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When Y2K goes brutal

Emerging brands that have ridden the '0s aesthetic

When Y2K goes brutal  Emerging brands that have ridden the '0s aesthetic

From Nicola Brognano's butterfly tops for Blumarine to Miuccia Prada's DIY mini skirts for Miu Miu, the y2k revival of SS21 seemed like a welcome but doomed trend. Crotch skirts and low waists seemed too vivid a nightmare to re-enter our everyday lives in such a brazen way, yet one year on, we can say that the 2000s are more alive than ever. Maybe it was the pandemic prohibition that made us crave everything that oozes sex and debauchery or maybe the cloying minimalism of the last few years, the fact is that the y2k style is not only the favourite of the moment for it girls and celebrities, but it has reached the next stage, it has become brutal. A plethora of emerging brands have invaded the scene riding the y2k wave, but in a modern, if not futuristic key. Subversive basics, DIY, avant apocalypse and a massive dose of surrealism, as well as, of course, the iconic models of the millennium bag years, are the key ingredients of the maximalist aesthetic of these brands that we like to call, to quote an expression of Olivia Palermo, "brutal" y2k.


If Roberto Cavalli and Ottolinger had a child, it would be @didu_official, the brand founded in 2018 between Antwerp and Shanghai by the eponymous designer. Subversive culture and modern craftsmanship, sustainable fabrics and cut-outs in a mix of international influences, avant-garde garments that channel feminine power through cowboy hats, feathers and oversized bomber jackets: the Rosalia-beloved designer likes to call her aesthetic "a bit extra". Almost all garments are adorned with plush, are puffy or shiny and strictly low-waisted.

Western Affair 

@westernaffair, the London-based brand that shines like a jewel in the crown of sustainable luxury, was born out of a chance pilgrimage to the Polish-Slovak mountains, the hard work of founder Olivia Pudelko and an even tougher stance on fast fashion. Boots with a western allure, as the name anticipates, but also boots covered in Greezly-style fur. Pudelko, who works between Poland and London, started making footwear in 2017, during his final year at Westminster University. At the time, and for about three years after, she made each pair by hand using recycled materials, now working with a small production team to bring her unique and sustainable designs to life. The designer believes that we all share a responsibility to deal with our lavish consumerism by buying exceptional garments that 'represent who you are' and cherishing them 'until they fall apart'.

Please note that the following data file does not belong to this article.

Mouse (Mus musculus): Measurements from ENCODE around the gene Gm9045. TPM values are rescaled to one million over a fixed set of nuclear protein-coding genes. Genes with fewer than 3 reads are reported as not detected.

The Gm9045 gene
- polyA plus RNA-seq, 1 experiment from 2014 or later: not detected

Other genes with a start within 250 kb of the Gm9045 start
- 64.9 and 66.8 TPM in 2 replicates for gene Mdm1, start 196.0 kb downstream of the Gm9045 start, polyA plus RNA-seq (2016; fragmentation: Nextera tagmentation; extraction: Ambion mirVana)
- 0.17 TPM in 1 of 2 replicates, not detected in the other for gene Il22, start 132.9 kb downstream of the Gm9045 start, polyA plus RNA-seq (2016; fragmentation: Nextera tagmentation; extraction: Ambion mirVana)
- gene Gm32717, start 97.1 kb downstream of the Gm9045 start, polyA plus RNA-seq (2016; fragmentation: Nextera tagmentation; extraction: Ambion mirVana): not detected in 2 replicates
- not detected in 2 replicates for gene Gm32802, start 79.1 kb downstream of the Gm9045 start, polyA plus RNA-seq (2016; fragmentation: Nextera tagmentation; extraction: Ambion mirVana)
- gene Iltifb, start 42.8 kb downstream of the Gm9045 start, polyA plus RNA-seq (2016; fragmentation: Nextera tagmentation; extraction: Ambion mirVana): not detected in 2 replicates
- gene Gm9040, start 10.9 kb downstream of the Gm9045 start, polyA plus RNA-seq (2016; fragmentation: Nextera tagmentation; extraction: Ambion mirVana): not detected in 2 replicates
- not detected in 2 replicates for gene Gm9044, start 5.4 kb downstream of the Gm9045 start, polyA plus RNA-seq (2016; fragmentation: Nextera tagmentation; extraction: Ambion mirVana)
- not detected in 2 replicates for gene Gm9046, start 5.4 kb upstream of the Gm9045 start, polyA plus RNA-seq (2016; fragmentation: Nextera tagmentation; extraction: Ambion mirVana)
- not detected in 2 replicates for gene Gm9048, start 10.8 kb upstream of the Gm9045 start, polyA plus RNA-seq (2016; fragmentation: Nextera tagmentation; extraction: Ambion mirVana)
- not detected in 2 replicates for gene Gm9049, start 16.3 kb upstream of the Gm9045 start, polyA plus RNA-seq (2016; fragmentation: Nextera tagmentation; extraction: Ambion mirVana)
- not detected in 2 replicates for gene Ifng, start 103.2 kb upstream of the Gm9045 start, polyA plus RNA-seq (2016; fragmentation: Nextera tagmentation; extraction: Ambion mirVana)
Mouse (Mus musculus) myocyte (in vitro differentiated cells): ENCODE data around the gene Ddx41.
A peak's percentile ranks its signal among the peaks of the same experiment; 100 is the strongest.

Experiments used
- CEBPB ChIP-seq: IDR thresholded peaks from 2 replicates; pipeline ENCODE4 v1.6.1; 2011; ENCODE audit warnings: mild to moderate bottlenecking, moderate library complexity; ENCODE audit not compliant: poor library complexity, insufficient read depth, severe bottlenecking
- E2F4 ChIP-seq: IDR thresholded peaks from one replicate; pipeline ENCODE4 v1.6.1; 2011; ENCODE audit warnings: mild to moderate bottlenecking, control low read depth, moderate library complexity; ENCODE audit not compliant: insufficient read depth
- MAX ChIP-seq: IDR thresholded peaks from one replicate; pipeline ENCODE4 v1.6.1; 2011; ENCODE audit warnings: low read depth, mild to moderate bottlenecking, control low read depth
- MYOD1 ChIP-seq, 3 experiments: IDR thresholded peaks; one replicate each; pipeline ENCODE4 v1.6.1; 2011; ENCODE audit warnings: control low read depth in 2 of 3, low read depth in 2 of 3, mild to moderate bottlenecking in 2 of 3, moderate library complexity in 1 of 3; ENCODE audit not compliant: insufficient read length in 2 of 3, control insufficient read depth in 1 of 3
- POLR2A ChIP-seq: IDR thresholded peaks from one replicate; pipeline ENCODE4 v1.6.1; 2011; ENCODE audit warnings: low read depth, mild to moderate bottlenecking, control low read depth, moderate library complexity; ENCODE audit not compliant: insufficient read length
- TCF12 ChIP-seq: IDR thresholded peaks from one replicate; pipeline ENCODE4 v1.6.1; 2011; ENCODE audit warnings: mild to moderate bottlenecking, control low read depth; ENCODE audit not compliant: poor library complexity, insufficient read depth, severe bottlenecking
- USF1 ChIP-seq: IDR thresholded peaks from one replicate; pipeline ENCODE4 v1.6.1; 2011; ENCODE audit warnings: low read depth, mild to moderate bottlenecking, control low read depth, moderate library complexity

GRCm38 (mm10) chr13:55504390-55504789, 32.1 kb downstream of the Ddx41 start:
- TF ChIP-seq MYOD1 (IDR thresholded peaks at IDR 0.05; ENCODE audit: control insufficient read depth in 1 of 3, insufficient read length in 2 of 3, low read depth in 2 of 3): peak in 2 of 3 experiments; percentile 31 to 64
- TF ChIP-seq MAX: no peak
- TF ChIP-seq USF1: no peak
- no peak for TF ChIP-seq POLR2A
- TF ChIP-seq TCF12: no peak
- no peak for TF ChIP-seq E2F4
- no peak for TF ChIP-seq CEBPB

Chet Lo

Behind Doja Cat and SZA's iconic neon spiked outfit is @chet__lo, a 25-year-old designer who lives and works in London and whose knitwear pieces have become a fashion obsession in recent months. The Asian-American-born creative had arrived in London by a twist of fate, in 2015, when he enrolled in a knitwear degree course at the prestigious Central Saint Martins. His creations are clearly influenced by his Asian roots, with a sense of nostalgia accentuated by his fascination with old Japanese comics and films crystallised in his childhood memories including Godzilla and Ultraman. Between internships at luxury fashion bigwigs such as Maison Margiela and Proenza Schouler, the New York-born creative has made a name for himself thanks above all to the particular 'pointy' details of his creations, clothes that, like a second skin, resemble the python-covered coat of some exotic animal and at the same time exert an almost alien charm.


@eirocori is a clothing brand born in Shanghai, China, founded by Corie Ruochen Fan. It is characterised by an aesthetic that combines the trend of subversive basics and Japanese streetwear from 90s magazines with Fan's passion for art through colourful abstract prints. Lizzie McGuire's wardrobe but with a dystopian twist, designs that include practical yet elegant long sleeves, graphic t-shirts, cargo skirts that seem to come from a future where fashion is workwear but also grunge.

Liza Keane

Designer @lizakeane_ explored the idea of the suit as armour through an almost sculptural approach, where volumes trace the body and reveal it despite the fabric. From the Freudian Slip to the Negative minidress - worn by FKA at the NME Awards - the garments act as a 'second skin' that frees the wearer of inhibitions through a primal erotic sensibility, while maintaining a sense of elusiveness and privacy. Nude-effect prints and sculptural dresses, but also trousers tracing the legs of a centaur and vinyl glue tops, a fantasy universe with goth tints.